World trade - looking ahead
25 Oct 2017
When the Facts Change, I Change My
John Maynard Keynes who spoke the words 'when the facts change,
I change my mind' was one of the driving forces behind the post-War
creation of the 'Bretton Woods' institutions: the World Bank and
the International Monetary Fund.
What is less well-known is that Keynes also envisaged the
creation of an 'International Trade Organisation' (ITO), which
would be the source of the rules governing trade between
nations. Taken together, these three institutions would
promote and safeguard global economic interaction, which he and the
Bretton Woods 'founding fathers' believed was necessary to maintain
international peace and security.
Although the ITO never came into being, many of its functions
were undertaken through the General Agreement on Tariffs and Trade
(GATT). The GATT system continued on a 'provisional' basis
from 1948 to 1996, when Keynes' vision was finally realised in the
form of the new World Trade Organisation (WTO).
It is interesting to reflect on the issues that were foreseen
for the ITO. As well as trade in goods, it was also to
address issues such as trade in services, investment and
employment. While those ideas were overly ambitious at the
time, the WTO does now cover services. There is also renewed
interest in a multilateral agreement on investment, which would sit
within the WTO system. Although the 'Singapore Issues',
discussed in the WTO Ministerial in Singapore in 1996², were at that
time seen as too sensitive to bring into the WTO, both trade
facilitation and government procurement (on a 'plurilateral' basis)
are covered now.
If one takes a long-term view, sometimes ideas about global
economic governance emerge that are ahead of their time. The
ability of the system and of politicians to see the light can lag
the need for action.
A good current example is digital trade. As disruptive
technology advances, the trade policy community recognises that
global rules are needed to govern this new form of trade. But
the well-known difficulties of the WTO's negotiating function,
where nothing is agreed until everything is agreed, has meant that
progress in creating the rule book has been slow.
Brexit comes at a time when the WTO system is evolving.
Most accept that the all-encompassing Doha Round will never be
concluded. We are now starting to see the WTO becoming what
it was originally designed to be - an institution within which
separate negotiations on discrete topics take place on a rolling
basis. Some cover all WTO Members, such as the Trade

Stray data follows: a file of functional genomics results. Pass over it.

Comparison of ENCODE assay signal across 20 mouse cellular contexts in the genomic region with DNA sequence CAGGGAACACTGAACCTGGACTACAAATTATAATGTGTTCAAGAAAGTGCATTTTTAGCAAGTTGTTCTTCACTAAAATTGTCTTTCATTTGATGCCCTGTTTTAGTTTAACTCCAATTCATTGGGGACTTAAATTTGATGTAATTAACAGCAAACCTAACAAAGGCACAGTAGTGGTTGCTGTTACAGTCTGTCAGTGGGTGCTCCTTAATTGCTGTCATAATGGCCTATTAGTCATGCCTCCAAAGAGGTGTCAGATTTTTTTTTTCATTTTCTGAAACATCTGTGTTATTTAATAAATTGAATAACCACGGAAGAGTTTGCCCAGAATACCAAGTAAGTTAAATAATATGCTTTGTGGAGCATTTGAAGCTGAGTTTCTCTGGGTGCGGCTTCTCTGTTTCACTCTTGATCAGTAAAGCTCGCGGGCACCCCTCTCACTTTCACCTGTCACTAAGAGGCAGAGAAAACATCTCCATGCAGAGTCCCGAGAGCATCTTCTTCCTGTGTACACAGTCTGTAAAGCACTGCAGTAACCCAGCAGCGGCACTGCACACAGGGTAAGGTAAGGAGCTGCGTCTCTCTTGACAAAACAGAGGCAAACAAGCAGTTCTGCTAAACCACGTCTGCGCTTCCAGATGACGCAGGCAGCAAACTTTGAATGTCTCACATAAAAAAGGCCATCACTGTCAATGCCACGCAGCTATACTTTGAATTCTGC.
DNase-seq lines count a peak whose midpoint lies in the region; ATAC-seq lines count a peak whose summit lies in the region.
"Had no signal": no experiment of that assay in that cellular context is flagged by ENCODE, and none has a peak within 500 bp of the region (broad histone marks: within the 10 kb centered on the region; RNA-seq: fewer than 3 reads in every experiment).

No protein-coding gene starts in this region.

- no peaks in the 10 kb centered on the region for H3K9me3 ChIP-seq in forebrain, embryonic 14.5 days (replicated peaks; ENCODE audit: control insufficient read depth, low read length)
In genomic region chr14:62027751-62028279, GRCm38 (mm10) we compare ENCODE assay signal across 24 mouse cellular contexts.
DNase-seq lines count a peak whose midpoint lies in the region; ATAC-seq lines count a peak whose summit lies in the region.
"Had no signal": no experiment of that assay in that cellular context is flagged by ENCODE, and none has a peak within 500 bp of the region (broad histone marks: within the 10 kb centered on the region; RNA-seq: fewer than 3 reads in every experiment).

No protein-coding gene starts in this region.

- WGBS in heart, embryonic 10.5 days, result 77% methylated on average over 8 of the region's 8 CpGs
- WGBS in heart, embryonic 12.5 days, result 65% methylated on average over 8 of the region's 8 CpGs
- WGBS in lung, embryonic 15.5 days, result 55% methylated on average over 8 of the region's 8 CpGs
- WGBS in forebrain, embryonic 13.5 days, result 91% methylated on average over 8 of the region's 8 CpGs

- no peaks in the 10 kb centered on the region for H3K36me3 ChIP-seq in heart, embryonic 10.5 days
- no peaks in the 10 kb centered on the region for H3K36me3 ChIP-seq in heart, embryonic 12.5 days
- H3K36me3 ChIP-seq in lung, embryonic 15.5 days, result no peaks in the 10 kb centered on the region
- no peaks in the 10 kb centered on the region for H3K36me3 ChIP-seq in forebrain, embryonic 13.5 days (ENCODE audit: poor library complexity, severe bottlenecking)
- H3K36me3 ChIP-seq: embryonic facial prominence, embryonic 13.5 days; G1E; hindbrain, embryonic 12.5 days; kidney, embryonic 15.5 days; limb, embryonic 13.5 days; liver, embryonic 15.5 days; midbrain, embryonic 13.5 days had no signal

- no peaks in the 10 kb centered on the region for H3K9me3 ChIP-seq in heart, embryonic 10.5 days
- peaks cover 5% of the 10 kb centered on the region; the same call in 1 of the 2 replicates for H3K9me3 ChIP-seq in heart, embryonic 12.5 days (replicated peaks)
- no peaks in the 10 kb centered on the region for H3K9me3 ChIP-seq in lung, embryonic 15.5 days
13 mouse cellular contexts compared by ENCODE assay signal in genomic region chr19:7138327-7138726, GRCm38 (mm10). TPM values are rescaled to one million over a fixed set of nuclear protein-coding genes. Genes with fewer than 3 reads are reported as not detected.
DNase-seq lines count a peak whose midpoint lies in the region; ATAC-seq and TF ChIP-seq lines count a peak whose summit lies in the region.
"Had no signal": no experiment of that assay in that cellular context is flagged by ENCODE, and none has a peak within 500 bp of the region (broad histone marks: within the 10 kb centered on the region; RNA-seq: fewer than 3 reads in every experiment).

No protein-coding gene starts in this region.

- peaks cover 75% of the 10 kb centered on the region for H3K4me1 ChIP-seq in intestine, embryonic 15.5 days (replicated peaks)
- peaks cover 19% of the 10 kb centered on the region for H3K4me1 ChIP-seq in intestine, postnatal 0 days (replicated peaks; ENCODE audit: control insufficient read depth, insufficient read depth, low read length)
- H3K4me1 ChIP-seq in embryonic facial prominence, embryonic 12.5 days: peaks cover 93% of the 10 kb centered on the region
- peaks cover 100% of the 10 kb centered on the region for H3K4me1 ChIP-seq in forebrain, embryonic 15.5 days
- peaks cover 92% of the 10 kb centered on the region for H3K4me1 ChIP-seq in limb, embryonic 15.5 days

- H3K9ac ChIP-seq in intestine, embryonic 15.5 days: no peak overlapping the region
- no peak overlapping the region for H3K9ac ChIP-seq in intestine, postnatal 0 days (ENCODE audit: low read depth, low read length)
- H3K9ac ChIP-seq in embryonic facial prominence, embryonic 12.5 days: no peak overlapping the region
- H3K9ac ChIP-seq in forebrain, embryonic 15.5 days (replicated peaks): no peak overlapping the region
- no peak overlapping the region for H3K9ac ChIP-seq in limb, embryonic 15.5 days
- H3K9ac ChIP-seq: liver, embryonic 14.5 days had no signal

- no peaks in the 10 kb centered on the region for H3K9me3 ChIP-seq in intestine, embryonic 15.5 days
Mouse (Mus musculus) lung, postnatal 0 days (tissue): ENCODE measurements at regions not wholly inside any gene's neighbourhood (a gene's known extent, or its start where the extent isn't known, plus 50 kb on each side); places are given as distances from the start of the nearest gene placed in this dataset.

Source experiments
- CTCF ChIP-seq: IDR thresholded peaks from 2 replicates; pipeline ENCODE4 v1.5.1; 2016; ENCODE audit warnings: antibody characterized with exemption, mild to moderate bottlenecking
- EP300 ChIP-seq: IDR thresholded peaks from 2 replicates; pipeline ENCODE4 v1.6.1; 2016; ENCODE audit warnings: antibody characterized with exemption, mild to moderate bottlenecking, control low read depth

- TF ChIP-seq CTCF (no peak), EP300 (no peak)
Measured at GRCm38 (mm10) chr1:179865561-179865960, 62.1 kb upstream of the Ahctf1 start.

Facilitation Agreement; others involve coalitions of the willing,
such as the Government Procurement Agreement, which is subject to
WTO dispute settlement, but applies only to those Members that have
agreed to be bound. This trend will continue.
Equally, in the 1990s, the QUAD countries (Canada, EU, Japan and
the United States) were the principal drivers of
negotiations. The massive global economic shifts since then
have multiplied the number of key players, whether they be major
economies, such as Brazil, China and India, or groupings of
countries with similar interests, such as the Cairns Group of
agricultural exporters and the G33, one of a number of coalitions
of developing countries.
Many WTO Members expect the UK to become an influential,
principled supporter of trade liberalisation and the WTO
system. There is an opportunity for the UK, working with
like-minded members, such as the EU, to drive the further
liberalisation through the WTO that will create increased
prosperity, growth and jobs.
That is important because, behind the headlines, the low profile
mechanisms of the WTO are doing exactly what Keynes envisaged the
ITO would do. WTO rules govern international trade, ensuring
that governments have space to regulate while providing industry
with the stability and certainty necessary to trade and grow.
So the SWA was pleased earlier this month to host a delegation
from the WTO Secretariat in Edinburgh for a day long seminar with
trade associations, businesses and others in the Scottish food and
drink sector. The objective was to explain how the system
works, the benefits it brings and how they can engage with it when
they encounter trade barriers in export markets.
The WTO has worked for the Scotch Whisky industry; we believe
that it can work equally well for other Scottish exporters.
Martin Bell is SWA deputy director of global affairs
¹ Attributed to John Maynard Keynes, but also to Paul
² Transparency in government procurement, trade facilitation
(customs issues), trade and investment, and trade and